Topic: Exploring socio-economic inequalities within rural regions: marketing regulations and land-use implications in Austrian, Italian, and Spanish cattle farming
Keywords: Governance scales, land-animal relations, power distribution, spatial justice, qualitative assessment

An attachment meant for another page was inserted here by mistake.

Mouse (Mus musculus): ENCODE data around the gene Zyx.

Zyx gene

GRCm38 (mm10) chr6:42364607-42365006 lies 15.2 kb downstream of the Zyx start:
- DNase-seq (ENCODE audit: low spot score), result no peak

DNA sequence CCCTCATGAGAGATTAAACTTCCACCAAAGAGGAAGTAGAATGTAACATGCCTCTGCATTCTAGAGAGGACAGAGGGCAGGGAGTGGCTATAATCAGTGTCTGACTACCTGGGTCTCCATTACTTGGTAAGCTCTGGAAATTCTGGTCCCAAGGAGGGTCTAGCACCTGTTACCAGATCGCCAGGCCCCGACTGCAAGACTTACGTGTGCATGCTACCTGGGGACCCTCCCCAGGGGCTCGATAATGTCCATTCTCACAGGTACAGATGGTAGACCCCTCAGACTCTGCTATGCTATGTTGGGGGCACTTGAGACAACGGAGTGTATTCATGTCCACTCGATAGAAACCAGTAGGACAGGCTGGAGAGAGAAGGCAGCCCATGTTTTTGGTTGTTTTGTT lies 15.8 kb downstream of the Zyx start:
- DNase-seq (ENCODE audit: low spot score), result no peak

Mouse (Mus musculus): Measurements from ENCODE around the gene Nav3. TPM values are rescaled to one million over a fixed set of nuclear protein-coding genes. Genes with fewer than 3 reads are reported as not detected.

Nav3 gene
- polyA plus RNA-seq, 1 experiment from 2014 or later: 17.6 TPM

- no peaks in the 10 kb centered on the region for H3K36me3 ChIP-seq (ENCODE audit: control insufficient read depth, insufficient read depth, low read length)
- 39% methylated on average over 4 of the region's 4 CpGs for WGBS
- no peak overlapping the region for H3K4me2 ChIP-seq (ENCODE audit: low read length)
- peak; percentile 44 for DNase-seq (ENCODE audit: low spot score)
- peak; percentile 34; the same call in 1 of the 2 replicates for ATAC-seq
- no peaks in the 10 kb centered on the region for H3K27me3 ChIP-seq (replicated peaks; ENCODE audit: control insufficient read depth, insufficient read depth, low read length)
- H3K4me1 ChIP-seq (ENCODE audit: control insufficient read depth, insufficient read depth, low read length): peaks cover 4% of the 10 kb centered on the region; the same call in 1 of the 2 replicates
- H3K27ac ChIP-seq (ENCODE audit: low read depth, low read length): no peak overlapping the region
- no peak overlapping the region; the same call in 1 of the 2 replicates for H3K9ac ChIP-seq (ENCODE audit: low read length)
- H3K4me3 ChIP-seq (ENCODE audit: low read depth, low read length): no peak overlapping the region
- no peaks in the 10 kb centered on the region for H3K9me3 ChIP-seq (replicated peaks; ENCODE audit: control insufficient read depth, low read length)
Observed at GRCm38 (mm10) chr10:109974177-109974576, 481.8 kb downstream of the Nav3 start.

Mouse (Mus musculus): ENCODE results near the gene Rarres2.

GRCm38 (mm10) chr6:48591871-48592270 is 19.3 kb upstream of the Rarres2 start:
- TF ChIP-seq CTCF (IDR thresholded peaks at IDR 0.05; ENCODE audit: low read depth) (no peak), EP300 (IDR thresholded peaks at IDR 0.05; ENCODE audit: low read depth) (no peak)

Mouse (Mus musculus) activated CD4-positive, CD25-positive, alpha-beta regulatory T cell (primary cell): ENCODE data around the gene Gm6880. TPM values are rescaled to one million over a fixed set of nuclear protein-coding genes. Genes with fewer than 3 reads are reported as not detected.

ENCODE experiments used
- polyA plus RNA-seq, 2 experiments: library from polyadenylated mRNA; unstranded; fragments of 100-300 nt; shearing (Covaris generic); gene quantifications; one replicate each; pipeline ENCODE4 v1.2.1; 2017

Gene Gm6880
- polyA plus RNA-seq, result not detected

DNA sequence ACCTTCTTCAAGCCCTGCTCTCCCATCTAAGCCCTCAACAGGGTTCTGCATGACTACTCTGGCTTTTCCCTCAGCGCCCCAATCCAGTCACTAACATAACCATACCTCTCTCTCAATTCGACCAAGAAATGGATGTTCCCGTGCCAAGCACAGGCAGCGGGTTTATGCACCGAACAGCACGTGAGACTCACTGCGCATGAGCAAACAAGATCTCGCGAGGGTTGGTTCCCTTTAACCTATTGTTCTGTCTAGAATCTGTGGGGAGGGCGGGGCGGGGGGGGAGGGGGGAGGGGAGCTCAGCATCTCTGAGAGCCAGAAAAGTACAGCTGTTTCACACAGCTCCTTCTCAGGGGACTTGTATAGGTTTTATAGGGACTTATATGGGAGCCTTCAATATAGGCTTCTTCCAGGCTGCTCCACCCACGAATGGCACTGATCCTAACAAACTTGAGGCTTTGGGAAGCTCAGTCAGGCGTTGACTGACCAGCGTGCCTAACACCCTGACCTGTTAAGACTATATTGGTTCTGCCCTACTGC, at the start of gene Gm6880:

Shifts towards environmental sustainability in European cattle farming demand farmers’ participation in working towards restorative farming practices. In some parts of Europe agri-environmental schemes aim to improve environmental performance in cattle farming whilst sustaining the socio-economic performance of the farm. In other parts marketing regulations aim to guarantee quality production combining animal biodiversity or animal welfare improvement, with added value for farmers through new consumer markets. These public and private schemes can overlap or be combined and can help farmers to reorient their farm practice. They result in adjustments in land-use and farm practices—in some respects these are contested and may endanger family farms and livelihoods—that promote sustainable agriculture, generate knowledge and innovation, and empower family farms to change and adapt to new societal and environmental needs. We explore socio-economic inequalities within rural regions in Austria, Italy and Spain, investigating the patterns of marketing and resulting inequalities, identifying drivers of these inequalities, and how these are experienced and responded to. In Austria a new marketing schemes related to animal welfare in the organic dairy production chain limits small-scaled mountain farmers to continue their business activity. In Italy the marketing of Parmigiano-Reggiano cheese of an autochthonous animal breed brings good farm income but remains poorly related to improving the environmental conditions in farmland. In Spain marketing of regional produced beef provides farmers with access to a market but this has no specific orientation on land-use in mountainous areas, and added value remains limited. Preliminary analyses indicate that smaller farms receive poor policy support to differentiate farm productivity. Finally, we discuss the distribution of power and the role of the state in supporting a shift to restorative agriculture, and, more in particular, the need of new and innovative governance scales so as regional, self-regulatory farmers cooperatives that are aligned with other stakeholder groups and existing government structures in Europe, and context-specific public policies in way that these enable the specific needs, characteristics, and potentials of places and regions to be taken better into account. This way, unrealized territorial assets (territorial potentials) may be mobilized through policies and actions at various administrative levels.